• A person is accused of a crime because of a stereotype, for example, you invaded our country, yet the person wasn't even born when the invasion occurred. The invasion happened and was wrong, but an individual born years later cannot be held accountable for the crime, for to do so would be to make an individual liable based purely on ethnicity. As an example, white South Africans are often blamed as a group for historical invasion, and people the world over echo the sentiment that they must go home, yet individuals alive today are descendants only of Dutch and British migrants, and Britain and other countries were in turn invaded by Romans and Saxons and other people, starting hundreds of years ago. History cannot be changed, we can only change the present and the future.

What labels do you wear that aren't your fault, yet you may carry? Identify these oppressive emotions and shrug them off. They don't belong to you.

Saturday, 12 April 2014

Leadership / Life Skills: Conflict Management: The Relationship and The Issue

I've previously briefly mentioned how conflict management may be handled in diverse ways depending on one's culture and you can read the blog post here: Do You Know People You Run From? Is Change Possible? A Few Thoughts.... Conflict management skills are vital to ongoing relationships.

When I attended a training course on conflict management, I learnt there are two key aspects to conflict: the relationship and the issue. If conflict arises with a stranger whom you may never see again, it is much easier to say exactly what you feel for you know you may never see the person again. Or you may hope you never do. For example, if you buy an item of clothing and need to return it, you may become quite abrasive if a store person refuses to return your money. Your goal is to obtain what you paid for the item, and the relationship may be negligible because you see this as a once-off transaction. You may react in a hard and fast way if you experience resistance and you may demand your money back or you will take the matter further. Of course, mutual respect should always be a part of any relationship transaction, even if you don't have an ongoing relationship with someone. However, if conflict arises in your marriage, you are invested in the relationship and need to tread more carefully. The issue may take second place in preference to ensuring your relationship remains intact, depending how much the issue means to you. But sometimes the issue is of such great importance that this takes precedence. There are some hard conversations that need to take place, for example, if you feel your spouse is abusive, you may decide to push the issue even if it means a relationship breakdown.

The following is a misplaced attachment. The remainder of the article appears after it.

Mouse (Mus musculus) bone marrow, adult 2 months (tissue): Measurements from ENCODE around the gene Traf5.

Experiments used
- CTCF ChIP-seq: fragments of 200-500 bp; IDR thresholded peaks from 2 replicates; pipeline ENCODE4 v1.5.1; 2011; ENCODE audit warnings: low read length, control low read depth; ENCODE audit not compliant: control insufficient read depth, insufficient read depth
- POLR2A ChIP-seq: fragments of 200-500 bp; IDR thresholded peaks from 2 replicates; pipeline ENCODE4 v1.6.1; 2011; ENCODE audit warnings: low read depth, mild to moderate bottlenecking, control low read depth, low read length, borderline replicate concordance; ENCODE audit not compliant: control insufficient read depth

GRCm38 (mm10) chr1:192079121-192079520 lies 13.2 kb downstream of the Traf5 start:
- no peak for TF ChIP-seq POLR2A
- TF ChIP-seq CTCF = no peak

I believe it is best to get conflict into the open, especially if you will have an ongoing relationship with someone, or it may fester. Sometimes one may be unaware there is unresolved conflict with another person, and if you suspect something seems to be bothering someone else, then ask, but if they say everything's okay, then leave it at that. You can only work on what you know about and you have asked so your conscience is clear.

To aid in conflict management, I see assertiveness as going hand in hand. Assertiveness is a healthy means of communicating and you can read a blog post I wrote on assertiveness here: Leadership / Life Skills: Assertiveness

Thursday, 10 April 2014

Half-Brother? No, He's Your Brother

I've been wondering about the terms half-brother and half-sister I've often heard used. I've used these terms myself too with my own family. Why do we do this? In the Bible, Joseph refers to his eleven other brothers, though only Benjamin was a full brother with the same mother as Joseph. All of these twelve brothers had the same father.

From a legal point of view it seems to me that halves have just as much rights as full, which can seen in migration when they have as much right to migrate by virtue of family line. They are brothers and sisters in the eyes of the law.

I suppose people like to categorise differences explicitly. Some people may even use different parentage as an excuse to say, that person isn't really my brother or sister, but they are.

I realise I use this terminology in my fiction book and I need to change it now. I use the term step-brother, when this person is actually my protagonist's brother by virtue of adoption, and I must change all references to half-brother, to merely say brother.

Friday, 4 April 2014

Only You Can Say Who You Are: Which Culture Do You Identify As?

Many groups and people are trying to save tribal rights of Bushmen in the Kalahari Game Reserve, Botswana, which I wholly support. Recently I discovered that some of the people asking to be allowed to live in the Kalahari Game Reserve seem at a glance to be culturally and even ethnically different from people I think of as Bushmen, because these people, who I thought were pastoralists, own livestock and ride horses and look very different to Bushmen. Bushmen are traditionally known as a people of very short stature, with an almost yellow skin that is very wrinkled, mongoloid eyes, and very curly black hair that is sparse. But I was told it doesn't matter if these people are originally Bushmen or not, they identify as Bushmen.

What a person looks like seems to be giving way in favour of culture, probably because, in this changed global world, people can belong to the same country and therefore the same culture irrespective of looks. In Australia, where I now live, it is disconcerting for me to hear some people use the term African only for certain darker coloured people, even if they are Australian citizens. Yet I assume that all people who come to Australia will embrace Australia's culture, even if this is done at the level of the next generation, or why else come to Australia. There is a song sung here at citizenship ceremonies called, "We Are One, But We Are Many", and personal culture differences are allowed, but there is one overriding Australian culture too that people embrace. African isn't a term used much in South Africa because there are so many different types of South Africans, though some people claim it. I am South African, but I am white. I am a citizen of Africa and therefore I am an African. I am an Australian too.